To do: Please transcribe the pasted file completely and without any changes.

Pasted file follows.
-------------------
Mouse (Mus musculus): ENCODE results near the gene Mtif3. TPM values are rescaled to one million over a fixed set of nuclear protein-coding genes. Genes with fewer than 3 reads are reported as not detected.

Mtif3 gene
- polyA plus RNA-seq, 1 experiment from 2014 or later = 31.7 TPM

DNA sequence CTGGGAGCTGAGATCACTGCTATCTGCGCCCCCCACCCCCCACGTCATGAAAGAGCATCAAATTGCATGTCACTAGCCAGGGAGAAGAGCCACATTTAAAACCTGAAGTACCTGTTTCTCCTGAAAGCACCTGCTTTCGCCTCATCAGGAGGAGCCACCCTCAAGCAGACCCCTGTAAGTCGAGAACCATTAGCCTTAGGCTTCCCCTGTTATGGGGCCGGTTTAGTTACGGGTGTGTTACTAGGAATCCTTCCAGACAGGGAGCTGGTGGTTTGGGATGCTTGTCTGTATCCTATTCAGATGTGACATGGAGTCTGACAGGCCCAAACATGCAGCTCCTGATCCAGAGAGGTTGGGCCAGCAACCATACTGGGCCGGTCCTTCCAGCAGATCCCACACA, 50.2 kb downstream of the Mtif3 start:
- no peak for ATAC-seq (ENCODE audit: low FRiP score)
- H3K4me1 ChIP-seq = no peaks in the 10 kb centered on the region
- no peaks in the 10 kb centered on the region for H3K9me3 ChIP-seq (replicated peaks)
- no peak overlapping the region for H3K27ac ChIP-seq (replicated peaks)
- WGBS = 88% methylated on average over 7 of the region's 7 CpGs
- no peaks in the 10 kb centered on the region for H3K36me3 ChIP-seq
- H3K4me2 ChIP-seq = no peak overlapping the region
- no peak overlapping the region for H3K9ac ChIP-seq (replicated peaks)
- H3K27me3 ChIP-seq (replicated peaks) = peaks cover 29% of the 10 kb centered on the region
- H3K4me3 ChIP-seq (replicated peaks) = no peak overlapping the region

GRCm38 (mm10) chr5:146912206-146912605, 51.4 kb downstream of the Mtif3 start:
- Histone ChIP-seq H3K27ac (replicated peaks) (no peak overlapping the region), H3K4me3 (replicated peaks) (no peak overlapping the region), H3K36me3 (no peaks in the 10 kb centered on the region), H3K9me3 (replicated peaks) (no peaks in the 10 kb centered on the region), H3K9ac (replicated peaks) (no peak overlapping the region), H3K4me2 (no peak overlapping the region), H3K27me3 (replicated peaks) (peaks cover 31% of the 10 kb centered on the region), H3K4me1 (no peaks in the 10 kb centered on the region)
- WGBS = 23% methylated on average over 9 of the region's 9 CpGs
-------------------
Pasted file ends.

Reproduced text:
Mouse (Mus musculus): ENCODE results near the gene Mtif3. TPM values are rescaled to one million over a fixed set of nuclear protein-coding genes. Genes with fewer than 3 reads are reported as not detected.

Mtif3 gene
- polyA plus RNA-seq, 1 experiment from 2014 or later = 31.7 TPM

DNA sequence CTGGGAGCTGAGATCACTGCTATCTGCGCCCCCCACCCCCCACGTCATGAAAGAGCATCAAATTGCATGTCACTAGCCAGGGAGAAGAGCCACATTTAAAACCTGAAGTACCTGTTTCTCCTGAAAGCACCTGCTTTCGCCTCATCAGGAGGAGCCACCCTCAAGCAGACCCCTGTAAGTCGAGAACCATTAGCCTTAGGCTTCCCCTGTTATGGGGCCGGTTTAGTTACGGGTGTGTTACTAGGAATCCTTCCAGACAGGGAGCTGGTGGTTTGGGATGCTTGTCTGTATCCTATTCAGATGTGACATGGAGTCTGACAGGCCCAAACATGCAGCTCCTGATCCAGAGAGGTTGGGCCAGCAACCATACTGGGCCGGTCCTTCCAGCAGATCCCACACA, 50.2 kb downstream of the Mtif3 start:
- no peak for ATAC-seq (ENCODE audit: low FRiP score)
- H3K4me1 ChIP-seq = no peaks in the 10 kb centered on the region
- no peaks in the 10 kb centered on the region for H3K9me3 ChIP-seq (replicated peaks)
- no peak overlapping the region for H3K27ac ChIP-seq (replicated peaks)
- WGBS = 88% methylated on average over 7 of the region's 7 CpGs
- no peaks in the 10 kb centered on the region for H3K36me3 ChIP-seq
- H3K4me2 ChIP-seq = no peak overlapping the region
- no peak overlapping the region for H3K9ac ChIP-seq (replicated peaks)
- H3K27me3 ChIP-seq (replicated peaks) = peaks cover 29% of the 10 kb centered on the region
- H3K4me3 ChIP-seq (replicated peaks) = no peak overlapping the region

GRCm38 (mm10) chr5:146912206-146912605, 51.4 kb downstream of the Mtif3 start:
- Histone ChIP-seq H3K27ac (replicated peaks) (no peak overlapping the region), H3K4me3 (replicated peaks) (no peak overlapping the region), H3K36me3 (no peaks in the 10 kb centered on the region), H3K9me3 (replicated peaks) (no peaks in the 10 kb centered on the region), H3K9ac (replicated peaks) (no peak overlapping the region), H3K4me2 (no peak overlapping the region), H3K27me3 (replicated peaks) (peaks cover 31% of the 10 kb centered on the region), H3K4me1 (no peaks in the 10 kb centered on the region)
- WGBS = 23% methylated on average over 9 of the region's 9 CpGs